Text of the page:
(We can go back and forth about how even an ebook has editorial and marketing costs to recoup, but not this week. Besides, even if true that doesn’t justify a higher cost than print. Print editions have per-copy costs that set the price floor: paper, binding, shipping, etc. Ebooks have no such per-copy cost, aside from the tiny expense of electronic transmission.)
It should come as very little surprise to you that after jacking up the prices of their ebooks at the start of 2015, the Big 5 sold fewer ebooks.
Now here’s the fun part, the part that just makes me shake my head and giggle and wonder how I can live in such extraordinary times. After six months of depressed ebook sales, the Big 5 announced that the ebook market was slowing down.
Not: “we priced ourselves out of the market and stopped selling as many books”. No no no. The ebook market! Is slowing down!
This was celebrated!
I mean it. One article after another, from the New York Times on down came news pieces declaring that print was making a comeback at long last, and the long national nightmare was over.
All it took was the biggest publishing companies in the world deliberately murdering their own share of the market. And it wasn’t even true.
Here is why I can laugh at this from a safe remove: I don’t have a contract with a traditional publisher. If I did, I’d be hopping mad, because what I just described above is an entire industry trying to take away a viable (and lucrative) sales channel for their own authors’ work. And I can laugh because the ebook market isn’t slowing down. The sales that would go to that $15.99 book are going to lower-priced books from indie authors and self-published authors, like me. (Note: I’m both an indie-published author and a self-published author—a hybrid— right now.)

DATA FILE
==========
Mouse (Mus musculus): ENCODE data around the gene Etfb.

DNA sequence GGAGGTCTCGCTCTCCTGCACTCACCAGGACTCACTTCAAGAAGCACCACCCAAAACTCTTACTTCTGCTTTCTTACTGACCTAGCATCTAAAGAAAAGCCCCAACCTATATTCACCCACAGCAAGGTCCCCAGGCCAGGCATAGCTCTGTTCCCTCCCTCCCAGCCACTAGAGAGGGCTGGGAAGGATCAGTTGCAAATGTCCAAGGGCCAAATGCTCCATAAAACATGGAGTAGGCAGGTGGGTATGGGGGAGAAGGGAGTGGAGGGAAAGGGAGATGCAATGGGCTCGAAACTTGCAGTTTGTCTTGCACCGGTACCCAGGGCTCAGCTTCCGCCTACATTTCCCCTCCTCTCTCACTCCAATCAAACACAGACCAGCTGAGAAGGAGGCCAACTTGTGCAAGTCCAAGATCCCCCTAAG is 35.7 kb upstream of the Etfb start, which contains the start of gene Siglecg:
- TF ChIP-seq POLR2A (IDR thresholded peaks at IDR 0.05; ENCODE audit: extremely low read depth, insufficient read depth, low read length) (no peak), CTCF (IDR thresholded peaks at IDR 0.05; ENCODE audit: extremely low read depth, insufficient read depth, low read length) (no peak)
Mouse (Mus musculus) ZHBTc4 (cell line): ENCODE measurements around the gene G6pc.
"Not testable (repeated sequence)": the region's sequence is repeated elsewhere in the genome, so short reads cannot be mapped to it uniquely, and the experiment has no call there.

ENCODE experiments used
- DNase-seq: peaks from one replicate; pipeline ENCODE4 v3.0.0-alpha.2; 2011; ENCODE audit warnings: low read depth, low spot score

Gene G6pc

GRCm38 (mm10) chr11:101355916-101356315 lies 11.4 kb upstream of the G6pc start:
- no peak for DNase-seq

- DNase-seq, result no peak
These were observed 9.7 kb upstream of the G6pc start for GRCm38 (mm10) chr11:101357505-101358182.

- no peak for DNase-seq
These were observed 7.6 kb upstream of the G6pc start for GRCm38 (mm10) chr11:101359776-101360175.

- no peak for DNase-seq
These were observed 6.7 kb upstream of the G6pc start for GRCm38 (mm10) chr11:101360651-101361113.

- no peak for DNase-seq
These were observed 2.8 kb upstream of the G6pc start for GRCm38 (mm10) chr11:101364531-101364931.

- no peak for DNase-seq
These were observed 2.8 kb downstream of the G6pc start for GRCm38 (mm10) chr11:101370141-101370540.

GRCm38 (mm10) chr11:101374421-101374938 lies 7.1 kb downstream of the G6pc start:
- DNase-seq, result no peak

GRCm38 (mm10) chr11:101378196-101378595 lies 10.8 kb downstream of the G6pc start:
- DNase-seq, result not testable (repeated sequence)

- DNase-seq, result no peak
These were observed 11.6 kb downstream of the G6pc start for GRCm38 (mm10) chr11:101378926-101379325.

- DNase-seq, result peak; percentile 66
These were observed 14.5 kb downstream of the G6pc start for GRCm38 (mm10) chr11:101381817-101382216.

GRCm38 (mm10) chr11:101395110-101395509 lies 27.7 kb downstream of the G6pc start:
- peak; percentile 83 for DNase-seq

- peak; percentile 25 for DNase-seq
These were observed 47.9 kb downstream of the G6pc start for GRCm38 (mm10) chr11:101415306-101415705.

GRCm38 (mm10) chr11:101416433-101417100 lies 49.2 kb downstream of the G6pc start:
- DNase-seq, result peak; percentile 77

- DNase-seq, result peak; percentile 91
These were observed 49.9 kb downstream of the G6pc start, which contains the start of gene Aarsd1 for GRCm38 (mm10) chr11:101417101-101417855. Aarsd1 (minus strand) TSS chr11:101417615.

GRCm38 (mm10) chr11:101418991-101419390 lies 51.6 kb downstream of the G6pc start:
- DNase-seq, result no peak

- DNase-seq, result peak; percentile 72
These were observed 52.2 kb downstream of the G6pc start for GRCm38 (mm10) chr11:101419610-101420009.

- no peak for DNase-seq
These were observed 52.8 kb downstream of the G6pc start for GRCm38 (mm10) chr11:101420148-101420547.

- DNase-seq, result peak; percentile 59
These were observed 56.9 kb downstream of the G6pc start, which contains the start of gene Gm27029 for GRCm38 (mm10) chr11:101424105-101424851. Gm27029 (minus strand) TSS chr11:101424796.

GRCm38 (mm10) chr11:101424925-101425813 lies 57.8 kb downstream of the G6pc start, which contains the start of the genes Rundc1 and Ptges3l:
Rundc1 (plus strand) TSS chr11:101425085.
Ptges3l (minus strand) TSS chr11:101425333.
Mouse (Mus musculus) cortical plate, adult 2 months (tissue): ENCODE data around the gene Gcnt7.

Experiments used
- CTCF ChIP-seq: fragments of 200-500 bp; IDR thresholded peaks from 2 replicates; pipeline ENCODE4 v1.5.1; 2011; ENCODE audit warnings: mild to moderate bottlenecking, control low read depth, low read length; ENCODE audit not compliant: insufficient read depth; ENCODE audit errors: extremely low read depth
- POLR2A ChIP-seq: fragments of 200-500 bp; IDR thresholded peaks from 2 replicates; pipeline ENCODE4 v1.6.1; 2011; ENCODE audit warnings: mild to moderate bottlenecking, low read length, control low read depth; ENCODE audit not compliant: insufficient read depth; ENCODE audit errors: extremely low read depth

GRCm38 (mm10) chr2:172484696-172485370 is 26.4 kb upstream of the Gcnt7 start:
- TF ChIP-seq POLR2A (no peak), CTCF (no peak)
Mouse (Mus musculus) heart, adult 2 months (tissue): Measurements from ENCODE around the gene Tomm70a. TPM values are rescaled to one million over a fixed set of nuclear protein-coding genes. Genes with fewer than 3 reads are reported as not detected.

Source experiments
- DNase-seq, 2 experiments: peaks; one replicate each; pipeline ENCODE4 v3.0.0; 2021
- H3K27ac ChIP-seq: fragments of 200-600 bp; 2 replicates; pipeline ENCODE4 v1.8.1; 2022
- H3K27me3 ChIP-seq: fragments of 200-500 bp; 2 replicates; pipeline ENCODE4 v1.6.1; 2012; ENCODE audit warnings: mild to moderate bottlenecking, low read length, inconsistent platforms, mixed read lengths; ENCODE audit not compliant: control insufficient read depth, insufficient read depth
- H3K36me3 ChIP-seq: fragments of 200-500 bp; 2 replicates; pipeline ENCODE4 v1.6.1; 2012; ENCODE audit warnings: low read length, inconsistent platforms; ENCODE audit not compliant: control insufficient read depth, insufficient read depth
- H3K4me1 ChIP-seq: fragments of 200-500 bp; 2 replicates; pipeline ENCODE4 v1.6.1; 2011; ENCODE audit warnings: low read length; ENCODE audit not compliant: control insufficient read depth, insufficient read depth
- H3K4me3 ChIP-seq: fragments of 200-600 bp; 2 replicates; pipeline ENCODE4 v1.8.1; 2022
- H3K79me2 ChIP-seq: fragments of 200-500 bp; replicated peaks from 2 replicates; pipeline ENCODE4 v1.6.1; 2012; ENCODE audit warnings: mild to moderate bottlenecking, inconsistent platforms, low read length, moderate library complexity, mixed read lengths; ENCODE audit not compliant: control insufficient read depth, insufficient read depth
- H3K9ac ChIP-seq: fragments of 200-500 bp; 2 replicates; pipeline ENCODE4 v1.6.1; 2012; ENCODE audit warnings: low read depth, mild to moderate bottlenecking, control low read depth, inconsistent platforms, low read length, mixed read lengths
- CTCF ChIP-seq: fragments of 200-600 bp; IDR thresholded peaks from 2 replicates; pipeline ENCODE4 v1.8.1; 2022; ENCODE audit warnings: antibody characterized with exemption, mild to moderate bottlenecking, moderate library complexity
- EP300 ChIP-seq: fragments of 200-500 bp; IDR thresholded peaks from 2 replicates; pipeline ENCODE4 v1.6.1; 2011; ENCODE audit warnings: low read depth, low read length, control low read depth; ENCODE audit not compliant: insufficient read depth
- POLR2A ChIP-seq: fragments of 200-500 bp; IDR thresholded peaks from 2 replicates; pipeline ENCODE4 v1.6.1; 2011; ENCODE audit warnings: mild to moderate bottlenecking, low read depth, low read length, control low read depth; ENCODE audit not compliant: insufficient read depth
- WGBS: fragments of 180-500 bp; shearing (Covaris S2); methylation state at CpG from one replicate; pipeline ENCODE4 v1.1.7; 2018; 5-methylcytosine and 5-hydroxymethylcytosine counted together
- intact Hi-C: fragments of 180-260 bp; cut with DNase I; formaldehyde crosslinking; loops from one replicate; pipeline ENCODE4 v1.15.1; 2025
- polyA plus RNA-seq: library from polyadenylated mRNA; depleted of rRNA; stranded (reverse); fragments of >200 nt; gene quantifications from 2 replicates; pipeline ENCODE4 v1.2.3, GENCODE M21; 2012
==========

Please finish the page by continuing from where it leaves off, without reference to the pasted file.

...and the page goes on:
If the Big 5 are under the impression that they can strangle the ebook market, they’re mistaken. All they really can do is strangle their corner of it.
If you’re wondering, driving readers toward print and away from ebooks is actually the idea behind this madness. Given the overhead costs of one versus the other, it makes almost no business sense, except for one detail: the Big 5 can exert a lot more control over print and distribution of paper copies than they can over electronic copies. So if you’re looking for logic in this scheme, that’s probably where you’ll find it. A true resurgence in print could mean a revival of physical bookstores and a resumption of Big 5 control over the publishing industry as a whole. And maybe a pony, a recipe for no-calorie fudge, and a cure for male-pattern baldness.
Here’s how short-sighted this idea is. The Big 5 raised their ebook prices, created an artificial resurgence in print sales of their books, and thought they proved print-is-not-dead. (They actually proved the consumer will buy the cheaper option, but okay.) One might even think they stuck it to Amazon, somehow, by doing this.
The only problem is this: the largest seller of print books right now happens to be Amazon. Guess who saw an uptick in print sales in 2015?